Think about your car’s controls. If the brakes fail you’ve still got the parking brake. But if there’s a fault with the steering that stops you changing direction when you want to, you could be in trouble. That’s why I believe it’s important for drivers to be able to diagnose steering problems.
How do you know if your steering is damaged?
If you’re driving along and your car is pulling to one side, the chances are there’s something wrong with the steering. Equally, you might notice your steering wheel isn’t centred when you’re driving along a straight road, or that it struggles to return to centre after a manoeuvre. You might also feel a heavy vibration through the steering wheel. In some cases, the steering wheel may feel much heavier to turn than it normally does.
Get out of the car and have a look at the tyres. You may well notice that these are unevenly worn. All are symptoms that there’s something wrong with your steering that needs professional attention.
It’s quite a common problem
Cars are built to last but there’s only so much abuse some components can take. When your front wheels hit a pothole there are various components that can be damaged. As well as ruining your tyres and maybe even denting a wheel, potholed road surfaces can bend or break suspension components and also throw your wheels out of alignment.
What is wheel alignment?
Garages usually talk about tracking in relation to wheel alignment. It refers to how straight the wheels are. If the wheels are doing what’s known as ‘toeing in’, they’re pointing towards the middle of the car. This will cause the outer edge of the tyre to wear down more quickly than the rest. If they’re ‘toeing out’, the inner edge of the tyre will wear faster.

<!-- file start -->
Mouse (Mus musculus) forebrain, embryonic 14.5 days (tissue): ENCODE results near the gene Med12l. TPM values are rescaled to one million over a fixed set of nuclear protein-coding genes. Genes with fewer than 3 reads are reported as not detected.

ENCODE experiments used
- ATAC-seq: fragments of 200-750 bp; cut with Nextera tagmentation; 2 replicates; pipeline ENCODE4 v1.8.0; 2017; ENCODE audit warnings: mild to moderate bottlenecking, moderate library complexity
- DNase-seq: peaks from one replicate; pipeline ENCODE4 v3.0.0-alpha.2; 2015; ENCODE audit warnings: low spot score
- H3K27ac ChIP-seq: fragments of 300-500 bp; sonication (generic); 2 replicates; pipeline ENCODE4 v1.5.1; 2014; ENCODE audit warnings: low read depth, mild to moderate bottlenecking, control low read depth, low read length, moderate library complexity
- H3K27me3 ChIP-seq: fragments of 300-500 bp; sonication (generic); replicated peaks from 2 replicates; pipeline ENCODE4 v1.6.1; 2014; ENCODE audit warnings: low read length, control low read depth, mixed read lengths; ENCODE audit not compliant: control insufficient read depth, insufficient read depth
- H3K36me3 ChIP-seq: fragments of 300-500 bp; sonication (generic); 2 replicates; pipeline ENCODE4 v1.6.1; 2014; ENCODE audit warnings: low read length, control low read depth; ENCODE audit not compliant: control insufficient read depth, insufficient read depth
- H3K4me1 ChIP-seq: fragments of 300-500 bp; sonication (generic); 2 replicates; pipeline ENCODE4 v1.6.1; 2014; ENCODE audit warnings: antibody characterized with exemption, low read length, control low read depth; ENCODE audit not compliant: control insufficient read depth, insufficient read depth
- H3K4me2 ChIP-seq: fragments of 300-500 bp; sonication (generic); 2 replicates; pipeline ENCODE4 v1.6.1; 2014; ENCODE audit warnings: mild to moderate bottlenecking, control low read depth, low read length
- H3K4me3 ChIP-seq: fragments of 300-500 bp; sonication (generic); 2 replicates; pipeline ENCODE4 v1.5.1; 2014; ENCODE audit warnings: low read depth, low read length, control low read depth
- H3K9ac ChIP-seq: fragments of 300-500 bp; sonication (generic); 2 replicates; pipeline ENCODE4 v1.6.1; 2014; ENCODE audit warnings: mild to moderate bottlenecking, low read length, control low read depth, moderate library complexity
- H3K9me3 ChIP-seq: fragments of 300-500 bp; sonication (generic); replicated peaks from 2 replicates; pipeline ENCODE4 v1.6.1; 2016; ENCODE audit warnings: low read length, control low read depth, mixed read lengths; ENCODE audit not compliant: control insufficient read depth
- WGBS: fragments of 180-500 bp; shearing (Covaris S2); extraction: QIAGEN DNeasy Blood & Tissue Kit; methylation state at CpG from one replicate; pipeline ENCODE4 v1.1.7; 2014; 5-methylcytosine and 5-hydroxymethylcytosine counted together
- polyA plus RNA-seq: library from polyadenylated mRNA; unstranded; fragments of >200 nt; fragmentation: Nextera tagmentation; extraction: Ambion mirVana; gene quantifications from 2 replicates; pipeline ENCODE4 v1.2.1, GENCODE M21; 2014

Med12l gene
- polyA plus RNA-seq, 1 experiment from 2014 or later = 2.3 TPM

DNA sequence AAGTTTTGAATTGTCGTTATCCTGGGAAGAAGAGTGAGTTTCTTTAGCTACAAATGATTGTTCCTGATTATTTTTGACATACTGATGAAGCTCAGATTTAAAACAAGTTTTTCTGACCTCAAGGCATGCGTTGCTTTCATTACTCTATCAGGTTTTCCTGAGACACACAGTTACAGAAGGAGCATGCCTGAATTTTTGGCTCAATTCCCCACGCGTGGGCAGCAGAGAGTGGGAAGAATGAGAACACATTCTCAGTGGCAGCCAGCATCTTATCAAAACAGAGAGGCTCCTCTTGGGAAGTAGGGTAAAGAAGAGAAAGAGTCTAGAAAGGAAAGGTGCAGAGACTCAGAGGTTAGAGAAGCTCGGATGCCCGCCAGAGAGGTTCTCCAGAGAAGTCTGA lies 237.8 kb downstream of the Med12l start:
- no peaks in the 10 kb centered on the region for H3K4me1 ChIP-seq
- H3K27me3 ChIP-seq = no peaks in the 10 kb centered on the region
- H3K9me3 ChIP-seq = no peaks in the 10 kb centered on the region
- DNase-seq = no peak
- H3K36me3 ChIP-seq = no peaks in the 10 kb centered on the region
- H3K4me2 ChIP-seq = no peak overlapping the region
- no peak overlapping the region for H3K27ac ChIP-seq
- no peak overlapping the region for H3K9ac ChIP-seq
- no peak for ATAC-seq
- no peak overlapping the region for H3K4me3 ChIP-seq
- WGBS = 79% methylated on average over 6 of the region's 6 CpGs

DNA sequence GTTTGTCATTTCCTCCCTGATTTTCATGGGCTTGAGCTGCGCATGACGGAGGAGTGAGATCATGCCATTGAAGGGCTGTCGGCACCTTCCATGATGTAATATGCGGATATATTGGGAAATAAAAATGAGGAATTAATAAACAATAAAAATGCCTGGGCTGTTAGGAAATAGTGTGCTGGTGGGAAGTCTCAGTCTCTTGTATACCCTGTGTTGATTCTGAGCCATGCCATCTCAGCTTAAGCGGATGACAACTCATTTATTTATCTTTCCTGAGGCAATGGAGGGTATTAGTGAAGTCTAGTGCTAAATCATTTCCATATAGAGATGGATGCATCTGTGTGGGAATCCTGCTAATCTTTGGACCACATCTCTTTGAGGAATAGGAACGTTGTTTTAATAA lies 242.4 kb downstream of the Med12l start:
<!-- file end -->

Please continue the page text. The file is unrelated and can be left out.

Hitting a pothole can easily throw a wheel out of alignment. Fortunately, if you diagnose it quickly, it’s easy to put right and shouldn’t cost more than about £30 to fix.
How about other steering problems?
All cars nowadays have power steering. This is designed to make the car light and easy to manoeuvre at low speed. Increasingly, cars feature electric assistance as it draws less energy from the engine so is better for economy and emissions. But power assistance using hydraulic fluid is still very common. If there’s a problem with these systems, the steering wheel may feel heavy and be difficult to turn.
Look in your car’s user manual and it should tell you what kind of power steering your car has and where the reservoir is if it’s hydraulic. If you can, check this reservoir. If it’s getting low, the system won’t be able to provide as much hydraulic assistance. You may also get a noise when you turn the wheel. Depending on how low the fluid has got, this may vary from a dull moan to a shrill squeal.
Power steering is a sealed system; it shouldn’t leak fluid so if you are short, take your car to a garage to find out where the leak is. If you need to replenish the fluid in the meantime, the user manual should tell you which fluid to use. Unfortunately, they’re not all the same so make sure you use the correct manufacturer-recommended fluid for your car.
Check your power steering yourself
You can do this easily. With the car in neutral or Park, parking brake on and the engine switched off, put some light pressure on the steering wheel. Then turn the engine on. The steering wheel should move slightly as it’s now being power assisted. If it doesn’t, get it checked out by a professional. You really don’t want to suffer a failure when you’re on the road.
Scott Wilson is Green Flag’s vehicle and customer insight manager